On Bad Writing

February 28, 2014
By

We get all kinds of submissions at the Metro Times offices from aspiring scribes. Some of the writing samples, as you might imagine, are laughably, horribly bad. We couldn’t post them here in good conscience (unless, say, our readers clamored to see them), but that’s not what we want to talk about today.

What’s on our mind is writing that is merely bad. Not stupendously, outrageously bad, but just writing that is inert. What is that odd quality of writing that may get the job done but doesn’t sing? We believe we have found a way to identify it. If it seems you can remove the nouns and still not understand what it’s about, it’s just provisional, workmanlike writing that strings ideas together with a bunch of clichéd constructions. Behold this blurb we found:

There are at least _______ good _______ to pop into _________ near the _________ of _______ and _____: 1.) the _____ and 2.) the ______. The _______ just celebrated its _____-_________ _______ in _______, but that hasn’t stopped the _______ from  coming up with new ______, such as the ____ and a _______ of ______, ______, _____ and ___. But _______ makes _______ a  _______ is the  ________ and the genuine _____ the ________ show.

See what’s going on there? There’s nothing there but nouns to do all the work. Switch around the nouns and the place could be a tennis shoe store, a pizzeria, a whiskey bar, a trap house or a bordello.

What would “trap house” version sound like?

There are at least two good excuses to pop into Leroy’s Trap House near the intersection of Cass and Henry: 1.) the heroin and 2.) the cocaine. The drug-den just celebrated its six-month mark in February, but that hasn’t stopped the criminals from  coming up with new schemes, such as the rabbit punch and a menu of uppers, downers, sidewinders and goofballs. But what makes Leroy’s a  gem is the  product and the genuine disregard the dope-dealers show.

I think that illustrates the point nicely.

OK, so, every once in a while, we’ll let something like this through, but only if it was hours past deadline and there was nothing but a press release or website to go on and nobody to interview.  Even so, this kind of “Mad Lib” writing is additionally degraded by filler. Why the windup of telling us the reasons to pop in are two in number (and why only two?). The clumsy indexing is a trick that doesn’t really work very well. [Why? The reasons are two: 1) We can count already, and 2) we can add too.]  Also, the business having been established seems an odd counterpoint to the business coming up with new anything. And if whatever is shown that makes something something, is it really worth to say that it’s genuine? Most things worth mentioning are, so to mention it seems somehow insincere.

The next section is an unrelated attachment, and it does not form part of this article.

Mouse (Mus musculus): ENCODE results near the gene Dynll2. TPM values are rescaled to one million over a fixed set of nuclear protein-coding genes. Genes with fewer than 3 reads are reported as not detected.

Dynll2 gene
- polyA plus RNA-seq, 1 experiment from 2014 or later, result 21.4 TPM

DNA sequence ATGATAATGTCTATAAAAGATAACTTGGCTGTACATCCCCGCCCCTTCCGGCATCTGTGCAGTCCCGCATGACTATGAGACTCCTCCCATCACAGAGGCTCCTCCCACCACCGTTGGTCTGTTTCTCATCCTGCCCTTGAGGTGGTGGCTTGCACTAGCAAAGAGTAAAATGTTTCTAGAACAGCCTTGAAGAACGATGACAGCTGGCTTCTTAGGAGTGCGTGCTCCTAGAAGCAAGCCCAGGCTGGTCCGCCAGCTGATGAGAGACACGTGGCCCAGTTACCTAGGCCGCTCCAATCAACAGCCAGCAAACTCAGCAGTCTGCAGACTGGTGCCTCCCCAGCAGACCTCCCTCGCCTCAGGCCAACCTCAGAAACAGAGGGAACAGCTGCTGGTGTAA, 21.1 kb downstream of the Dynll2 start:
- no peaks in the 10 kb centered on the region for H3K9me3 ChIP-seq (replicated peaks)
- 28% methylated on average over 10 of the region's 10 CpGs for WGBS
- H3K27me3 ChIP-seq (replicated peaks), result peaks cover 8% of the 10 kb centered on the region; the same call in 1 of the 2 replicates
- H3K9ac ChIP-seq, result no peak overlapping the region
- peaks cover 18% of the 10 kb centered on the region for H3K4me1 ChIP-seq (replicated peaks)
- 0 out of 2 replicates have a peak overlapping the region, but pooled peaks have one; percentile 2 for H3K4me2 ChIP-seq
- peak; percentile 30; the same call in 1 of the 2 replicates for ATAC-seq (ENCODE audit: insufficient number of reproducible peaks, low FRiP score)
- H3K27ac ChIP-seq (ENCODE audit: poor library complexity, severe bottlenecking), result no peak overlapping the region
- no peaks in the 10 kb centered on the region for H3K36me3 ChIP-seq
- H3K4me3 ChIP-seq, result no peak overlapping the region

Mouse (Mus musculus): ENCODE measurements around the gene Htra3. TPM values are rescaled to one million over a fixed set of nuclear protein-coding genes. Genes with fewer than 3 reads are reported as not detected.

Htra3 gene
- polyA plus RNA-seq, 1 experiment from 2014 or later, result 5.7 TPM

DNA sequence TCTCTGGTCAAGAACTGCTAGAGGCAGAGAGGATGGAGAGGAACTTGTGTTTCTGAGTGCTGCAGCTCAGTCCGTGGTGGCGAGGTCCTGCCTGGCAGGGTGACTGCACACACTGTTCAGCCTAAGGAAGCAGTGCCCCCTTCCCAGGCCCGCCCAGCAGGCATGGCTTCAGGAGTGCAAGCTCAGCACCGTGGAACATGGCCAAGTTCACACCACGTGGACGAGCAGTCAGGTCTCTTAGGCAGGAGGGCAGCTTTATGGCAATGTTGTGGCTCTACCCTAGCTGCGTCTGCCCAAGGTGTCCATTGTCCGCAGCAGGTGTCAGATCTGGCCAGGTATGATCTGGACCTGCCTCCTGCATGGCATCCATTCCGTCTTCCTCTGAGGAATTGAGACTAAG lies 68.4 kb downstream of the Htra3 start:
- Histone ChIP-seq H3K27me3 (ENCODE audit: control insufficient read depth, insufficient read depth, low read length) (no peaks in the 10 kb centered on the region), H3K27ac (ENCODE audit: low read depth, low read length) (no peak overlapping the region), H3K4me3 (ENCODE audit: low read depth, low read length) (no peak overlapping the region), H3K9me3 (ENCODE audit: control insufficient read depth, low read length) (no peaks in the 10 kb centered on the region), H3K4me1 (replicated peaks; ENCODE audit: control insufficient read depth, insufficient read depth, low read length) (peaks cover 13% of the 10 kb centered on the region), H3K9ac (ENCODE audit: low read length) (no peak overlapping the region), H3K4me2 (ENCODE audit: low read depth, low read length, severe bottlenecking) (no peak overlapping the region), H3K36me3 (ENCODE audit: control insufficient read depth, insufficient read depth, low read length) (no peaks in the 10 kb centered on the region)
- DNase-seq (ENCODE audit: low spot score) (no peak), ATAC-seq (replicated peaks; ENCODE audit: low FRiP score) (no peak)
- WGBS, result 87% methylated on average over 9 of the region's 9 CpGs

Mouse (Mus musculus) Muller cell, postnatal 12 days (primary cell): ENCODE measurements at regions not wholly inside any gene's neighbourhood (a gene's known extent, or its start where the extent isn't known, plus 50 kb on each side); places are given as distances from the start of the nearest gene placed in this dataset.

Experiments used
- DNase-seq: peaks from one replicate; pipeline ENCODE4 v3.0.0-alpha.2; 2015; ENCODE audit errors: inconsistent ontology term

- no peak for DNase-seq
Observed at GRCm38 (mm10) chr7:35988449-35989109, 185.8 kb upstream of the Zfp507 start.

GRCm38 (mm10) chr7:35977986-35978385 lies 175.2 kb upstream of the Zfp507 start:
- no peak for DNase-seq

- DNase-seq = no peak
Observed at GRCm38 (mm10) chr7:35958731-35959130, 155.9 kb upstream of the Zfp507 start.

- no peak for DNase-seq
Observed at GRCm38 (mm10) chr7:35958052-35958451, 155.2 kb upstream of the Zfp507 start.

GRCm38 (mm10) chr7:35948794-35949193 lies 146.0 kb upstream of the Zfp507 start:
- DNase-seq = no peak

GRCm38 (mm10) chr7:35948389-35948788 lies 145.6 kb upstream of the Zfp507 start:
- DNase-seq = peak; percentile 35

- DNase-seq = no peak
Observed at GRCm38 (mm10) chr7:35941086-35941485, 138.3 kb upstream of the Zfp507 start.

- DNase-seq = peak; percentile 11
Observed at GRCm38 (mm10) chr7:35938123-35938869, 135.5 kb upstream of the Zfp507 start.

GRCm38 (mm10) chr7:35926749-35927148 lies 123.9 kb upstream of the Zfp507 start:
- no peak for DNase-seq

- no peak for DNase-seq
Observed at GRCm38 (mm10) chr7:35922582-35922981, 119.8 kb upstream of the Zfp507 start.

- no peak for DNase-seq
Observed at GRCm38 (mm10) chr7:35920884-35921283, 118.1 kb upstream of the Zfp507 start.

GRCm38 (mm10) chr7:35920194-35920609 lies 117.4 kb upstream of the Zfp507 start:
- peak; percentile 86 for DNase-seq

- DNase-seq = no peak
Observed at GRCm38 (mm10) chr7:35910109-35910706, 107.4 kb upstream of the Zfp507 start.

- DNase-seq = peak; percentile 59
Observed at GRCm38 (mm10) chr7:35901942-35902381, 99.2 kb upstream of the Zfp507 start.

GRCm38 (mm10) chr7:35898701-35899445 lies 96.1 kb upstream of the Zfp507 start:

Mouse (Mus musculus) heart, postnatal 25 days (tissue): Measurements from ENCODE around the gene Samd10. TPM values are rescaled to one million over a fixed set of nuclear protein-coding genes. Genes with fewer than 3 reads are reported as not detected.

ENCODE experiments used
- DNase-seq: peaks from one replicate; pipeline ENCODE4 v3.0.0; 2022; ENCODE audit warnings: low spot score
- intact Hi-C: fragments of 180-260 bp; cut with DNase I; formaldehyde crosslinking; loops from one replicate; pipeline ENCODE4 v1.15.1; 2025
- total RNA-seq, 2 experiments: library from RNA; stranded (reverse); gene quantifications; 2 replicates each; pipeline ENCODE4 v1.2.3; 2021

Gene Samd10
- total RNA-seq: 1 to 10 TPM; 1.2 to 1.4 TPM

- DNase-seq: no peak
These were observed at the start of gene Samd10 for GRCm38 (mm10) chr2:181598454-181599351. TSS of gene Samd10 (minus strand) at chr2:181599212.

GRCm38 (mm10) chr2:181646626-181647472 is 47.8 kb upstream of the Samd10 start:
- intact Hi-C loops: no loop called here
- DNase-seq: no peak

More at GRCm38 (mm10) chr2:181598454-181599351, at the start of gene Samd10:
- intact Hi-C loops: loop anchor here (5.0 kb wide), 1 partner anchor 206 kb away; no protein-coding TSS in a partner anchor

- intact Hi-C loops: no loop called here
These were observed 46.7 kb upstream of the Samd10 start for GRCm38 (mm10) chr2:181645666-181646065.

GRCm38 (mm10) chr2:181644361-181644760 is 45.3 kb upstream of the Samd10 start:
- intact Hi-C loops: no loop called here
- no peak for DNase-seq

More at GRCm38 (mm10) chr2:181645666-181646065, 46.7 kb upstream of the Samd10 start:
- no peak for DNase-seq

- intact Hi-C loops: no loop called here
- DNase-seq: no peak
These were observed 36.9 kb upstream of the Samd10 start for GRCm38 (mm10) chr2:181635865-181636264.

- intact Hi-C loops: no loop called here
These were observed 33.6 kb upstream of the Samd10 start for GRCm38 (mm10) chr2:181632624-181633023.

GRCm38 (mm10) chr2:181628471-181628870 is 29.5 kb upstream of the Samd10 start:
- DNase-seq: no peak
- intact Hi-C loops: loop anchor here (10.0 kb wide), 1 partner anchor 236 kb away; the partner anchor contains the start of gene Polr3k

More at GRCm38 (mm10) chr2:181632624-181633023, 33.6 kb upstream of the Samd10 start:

In short, take out all the nouns and you have no freaking idea what is supposed to be written about. Compare with, say, a line of the Gettysburg Address:

… ______ are engaged in a great civil _______, testing whether that ______, or any ______ so conceived and so dedicated, can long endure.

See the difference there? Even without nouns, you have an inkling of what old Abe is talking about! You might not be sure what it’s about, but you have a tone, a sensibility, in which the structure of sentences are bent to their purpose of conveying some meaning. That’s great writing.

As for this original blurb we found, if there’s one thing you can say, when you remove nouns and can’t tell what the heck the writing is about, the author of those words … didn’t really care about the thing being described. Had the author cared, wouldn’t the writing have used descriptive, evocative adverbs and adjectives? Wouldn’t we be tantalized by those blanks, wondering what they were? Instead, we’re treated to a sloppy piece of writing that comes off as phoned in and insincere.

And maybe that’s the problem with bad writing: It lacks sincerity. Which calls to mind George Orwell’s 1946 essay, “Politics and the English Language,” in which he said:

The great enemy of clear language is insincerity. When there is a gap between one’s real and one’s declared aims, one turns as it were instinctively to long words and exhausted idioms, like a cuttlefish spurting out ink.

 

 

  • Mark Kurlyandchik

    Orwell’s essay pairs nicely with Strunk & White’s “Elements of Style,” which recommends quite the opposite. See rule no. 4: “Write with nouns and verbs, not with adjectives and adverbs.” Be careful what you advise, or soon your submissions will be exceedingly overflowing with unnecessary adverbs and ornate adjectives.